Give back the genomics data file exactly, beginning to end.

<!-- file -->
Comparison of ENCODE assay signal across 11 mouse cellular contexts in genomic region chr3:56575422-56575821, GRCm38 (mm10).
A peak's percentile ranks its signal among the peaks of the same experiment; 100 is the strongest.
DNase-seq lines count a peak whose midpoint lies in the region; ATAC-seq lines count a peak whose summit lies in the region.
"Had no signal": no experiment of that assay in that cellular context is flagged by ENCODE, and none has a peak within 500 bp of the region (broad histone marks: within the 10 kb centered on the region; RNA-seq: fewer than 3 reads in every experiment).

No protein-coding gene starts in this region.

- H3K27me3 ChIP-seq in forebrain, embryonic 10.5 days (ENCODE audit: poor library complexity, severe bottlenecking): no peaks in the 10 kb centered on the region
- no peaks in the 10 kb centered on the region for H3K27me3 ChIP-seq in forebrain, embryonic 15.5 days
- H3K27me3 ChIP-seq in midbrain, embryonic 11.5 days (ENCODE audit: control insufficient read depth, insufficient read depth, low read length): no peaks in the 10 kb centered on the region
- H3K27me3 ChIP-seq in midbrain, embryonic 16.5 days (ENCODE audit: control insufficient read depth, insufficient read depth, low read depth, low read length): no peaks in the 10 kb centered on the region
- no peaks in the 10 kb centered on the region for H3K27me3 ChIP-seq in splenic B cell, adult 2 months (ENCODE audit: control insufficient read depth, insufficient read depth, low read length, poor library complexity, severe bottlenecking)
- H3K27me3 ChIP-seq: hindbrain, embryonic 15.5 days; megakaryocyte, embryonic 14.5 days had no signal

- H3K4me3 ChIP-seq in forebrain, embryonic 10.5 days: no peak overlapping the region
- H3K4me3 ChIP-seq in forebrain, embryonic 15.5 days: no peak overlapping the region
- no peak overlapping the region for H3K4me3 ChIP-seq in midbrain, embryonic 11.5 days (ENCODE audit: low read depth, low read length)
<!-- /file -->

Comparison of ENCODE assay signal across 11 mouse cellular contexts in genomic region chr3:56575422-56575821, GRCm38 (mm10).
A peak's percentile ranks its signal among the peaks of the same experiment; 100 is the strongest.
DNase-seq lines count a peak whose midpoint lies in the region; ATAC-seq lines count a peak whose summit lies in the region.
"Had no signal": no experiment of that assay in that cellular context is flagged by ENCODE, and none has a peak within 500 bp of the region (broad histone marks: within the 10 kb centered on the region; RNA-seq: fewer than 3 reads in every experiment).

No protein-coding gene starts in this region.

- H3K27me3 ChIP-seq in forebrain, embryonic 10.5 days (ENCODE audit: poor library complexity, severe bottlenecking): no peaks in the 10 kb centered on the region
- no peaks in the 10 kb centered on the region for H3K27me3 ChIP-seq in forebrain, embryonic 15.5 days
- H3K27me3 ChIP-seq in midbrain, embryonic 11.5 days (ENCODE audit: control insufficient read depth, insufficient read depth, low read length): no peaks in the 10 kb centered on the region
- H3K27me3 ChIP-seq in midbrain, embryonic 16.5 days (ENCODE audit: control insufficient read depth, insufficient read depth, low read depth, low read length): no peaks in the 10 kb centered on the region
- no peaks in the 10 kb centered on the region for H3K27me3 ChIP-seq in splenic B cell, adult 2 months (ENCODE audit: control insufficient read depth, insufficient read depth, low read length, poor library complexity, severe bottlenecking)
- H3K27me3 ChIP-seq: hindbrain, embryonic 15.5 days; megakaryocyte, embryonic 14.5 days had no signal

- H3K4me3 ChIP-seq in forebrain, embryonic 10.5 days: no peak overlapping the region
- H3K4me3 ChIP-seq in forebrain, embryonic 15.5 days: no peak overlapping the region
- no peak overlapping the region for H3K4me3 ChIP-seq in midbrain, embryonic 11.5 days (ENCODE audit: low read depth, low read length)